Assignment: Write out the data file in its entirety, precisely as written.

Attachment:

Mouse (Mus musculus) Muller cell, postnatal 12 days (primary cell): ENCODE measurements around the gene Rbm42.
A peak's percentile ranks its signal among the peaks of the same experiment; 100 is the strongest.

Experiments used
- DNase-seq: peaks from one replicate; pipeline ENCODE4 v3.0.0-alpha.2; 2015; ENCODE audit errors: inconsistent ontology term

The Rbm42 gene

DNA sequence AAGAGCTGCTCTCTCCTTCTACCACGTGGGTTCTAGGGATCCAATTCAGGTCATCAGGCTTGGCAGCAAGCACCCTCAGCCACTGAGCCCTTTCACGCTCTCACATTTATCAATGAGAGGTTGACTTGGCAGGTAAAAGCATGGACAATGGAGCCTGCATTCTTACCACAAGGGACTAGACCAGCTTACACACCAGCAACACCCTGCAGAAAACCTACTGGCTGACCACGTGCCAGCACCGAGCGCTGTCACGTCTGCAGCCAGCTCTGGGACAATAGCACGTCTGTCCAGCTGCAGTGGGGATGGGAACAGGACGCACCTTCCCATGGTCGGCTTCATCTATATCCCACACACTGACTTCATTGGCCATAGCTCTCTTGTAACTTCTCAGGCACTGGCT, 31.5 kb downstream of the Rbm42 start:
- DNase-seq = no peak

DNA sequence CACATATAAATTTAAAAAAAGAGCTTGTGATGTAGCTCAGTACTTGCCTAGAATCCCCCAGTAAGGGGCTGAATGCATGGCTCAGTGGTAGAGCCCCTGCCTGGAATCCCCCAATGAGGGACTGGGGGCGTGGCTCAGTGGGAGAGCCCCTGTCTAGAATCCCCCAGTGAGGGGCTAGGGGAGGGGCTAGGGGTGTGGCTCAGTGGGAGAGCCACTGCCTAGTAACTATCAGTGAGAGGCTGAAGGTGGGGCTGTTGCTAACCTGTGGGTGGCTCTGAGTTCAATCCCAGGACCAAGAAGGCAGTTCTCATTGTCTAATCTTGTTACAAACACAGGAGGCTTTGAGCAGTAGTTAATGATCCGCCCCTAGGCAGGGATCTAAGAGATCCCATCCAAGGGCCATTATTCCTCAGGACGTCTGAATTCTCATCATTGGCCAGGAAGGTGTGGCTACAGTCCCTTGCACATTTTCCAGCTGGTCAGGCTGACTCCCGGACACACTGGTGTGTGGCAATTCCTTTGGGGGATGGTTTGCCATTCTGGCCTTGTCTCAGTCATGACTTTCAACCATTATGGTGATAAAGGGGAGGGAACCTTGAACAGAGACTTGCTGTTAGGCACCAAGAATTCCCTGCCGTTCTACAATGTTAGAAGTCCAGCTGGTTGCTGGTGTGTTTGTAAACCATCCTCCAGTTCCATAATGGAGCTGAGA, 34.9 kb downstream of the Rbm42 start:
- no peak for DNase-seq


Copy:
Mouse (Mus musculus) Muller cell, postnatal 12 days (primary cell): ENCODE measurements around the gene Rbm42.
A peak's percentile ranks its signal among the peaks of the same experiment; 100 is the strongest.

Experiments used
- DNase-seq: peaks from one replicate; pipeline ENCODE4 v3.0.0-alpha.2; 2015; ENCODE audit errors: inconsistent ontology term

The Rbm42 gene

DNA sequence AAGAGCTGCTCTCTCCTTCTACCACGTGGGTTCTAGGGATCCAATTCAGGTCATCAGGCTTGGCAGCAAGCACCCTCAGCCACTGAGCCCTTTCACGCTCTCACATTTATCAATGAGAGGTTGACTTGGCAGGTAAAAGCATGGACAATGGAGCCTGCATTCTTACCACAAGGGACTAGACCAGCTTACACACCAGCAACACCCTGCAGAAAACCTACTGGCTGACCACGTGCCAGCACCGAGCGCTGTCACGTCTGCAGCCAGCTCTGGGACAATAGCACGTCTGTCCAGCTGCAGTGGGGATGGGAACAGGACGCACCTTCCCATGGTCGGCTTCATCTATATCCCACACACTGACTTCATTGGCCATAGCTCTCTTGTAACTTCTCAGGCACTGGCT, 31.5 kb downstream of the Rbm42 start:
- DNase-seq = no peak

DNA sequence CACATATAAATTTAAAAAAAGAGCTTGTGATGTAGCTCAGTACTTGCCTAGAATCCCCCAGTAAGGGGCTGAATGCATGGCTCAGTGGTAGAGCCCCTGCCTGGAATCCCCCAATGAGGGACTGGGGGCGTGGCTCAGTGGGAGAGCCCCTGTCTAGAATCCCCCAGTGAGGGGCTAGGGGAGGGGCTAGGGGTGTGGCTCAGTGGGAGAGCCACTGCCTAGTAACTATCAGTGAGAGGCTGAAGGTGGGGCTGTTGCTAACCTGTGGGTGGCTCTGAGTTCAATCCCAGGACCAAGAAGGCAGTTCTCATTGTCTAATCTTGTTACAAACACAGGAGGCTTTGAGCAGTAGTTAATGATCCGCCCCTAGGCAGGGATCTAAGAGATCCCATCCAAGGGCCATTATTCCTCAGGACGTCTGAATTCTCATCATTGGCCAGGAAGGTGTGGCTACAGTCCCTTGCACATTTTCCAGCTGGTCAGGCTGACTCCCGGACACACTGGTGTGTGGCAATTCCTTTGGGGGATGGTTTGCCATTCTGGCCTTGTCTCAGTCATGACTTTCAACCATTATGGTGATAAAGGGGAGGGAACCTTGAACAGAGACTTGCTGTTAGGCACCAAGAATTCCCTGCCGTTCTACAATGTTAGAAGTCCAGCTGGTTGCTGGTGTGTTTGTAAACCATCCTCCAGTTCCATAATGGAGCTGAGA, 34.9 kb downstream of the Rbm42 start:
- no peak for DNase-seq